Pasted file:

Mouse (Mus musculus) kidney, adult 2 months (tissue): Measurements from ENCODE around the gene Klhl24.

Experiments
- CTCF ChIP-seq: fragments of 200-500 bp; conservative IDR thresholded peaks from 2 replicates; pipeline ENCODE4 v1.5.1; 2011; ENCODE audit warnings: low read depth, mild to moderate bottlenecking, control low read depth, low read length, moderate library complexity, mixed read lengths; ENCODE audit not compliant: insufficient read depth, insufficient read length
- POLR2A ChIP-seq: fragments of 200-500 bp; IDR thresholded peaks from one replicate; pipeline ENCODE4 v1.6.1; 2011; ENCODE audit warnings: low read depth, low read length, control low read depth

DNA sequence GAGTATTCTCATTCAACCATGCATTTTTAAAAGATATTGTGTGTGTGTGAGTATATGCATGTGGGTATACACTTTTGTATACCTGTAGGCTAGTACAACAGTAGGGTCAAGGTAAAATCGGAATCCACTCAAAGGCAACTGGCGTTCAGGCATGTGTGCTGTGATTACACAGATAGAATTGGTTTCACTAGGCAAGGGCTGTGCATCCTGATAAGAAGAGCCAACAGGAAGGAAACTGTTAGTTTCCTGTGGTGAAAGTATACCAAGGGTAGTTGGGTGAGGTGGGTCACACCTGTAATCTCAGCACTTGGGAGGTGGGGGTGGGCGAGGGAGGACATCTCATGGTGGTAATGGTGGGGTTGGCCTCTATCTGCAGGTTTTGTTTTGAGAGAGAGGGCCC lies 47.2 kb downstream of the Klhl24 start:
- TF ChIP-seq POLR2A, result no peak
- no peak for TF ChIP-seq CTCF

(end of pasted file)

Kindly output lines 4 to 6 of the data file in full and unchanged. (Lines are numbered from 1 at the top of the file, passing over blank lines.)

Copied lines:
- POLR2A ChIP-seq: fragments of 200-500 bp; IDR thresholded peaks from one replicate; pipeline ENCODE4 v1.6.1; 2011; ENCODE audit warnings: low read depth, low read length, control low read depth

DNA sequence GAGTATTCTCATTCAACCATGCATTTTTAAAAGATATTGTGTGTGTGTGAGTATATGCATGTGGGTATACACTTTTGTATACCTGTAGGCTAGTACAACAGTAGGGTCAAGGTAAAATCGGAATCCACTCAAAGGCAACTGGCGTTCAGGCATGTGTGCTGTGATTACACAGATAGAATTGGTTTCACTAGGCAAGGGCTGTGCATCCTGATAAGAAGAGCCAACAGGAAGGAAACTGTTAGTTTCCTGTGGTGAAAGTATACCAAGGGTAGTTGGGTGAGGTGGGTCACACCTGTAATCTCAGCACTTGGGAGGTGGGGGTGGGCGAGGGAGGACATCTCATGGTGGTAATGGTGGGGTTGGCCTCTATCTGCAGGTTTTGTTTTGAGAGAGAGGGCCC lies 47.2 kb downstream of the Klhl24 start:
- TF ChIP-seq POLR2A, result no peak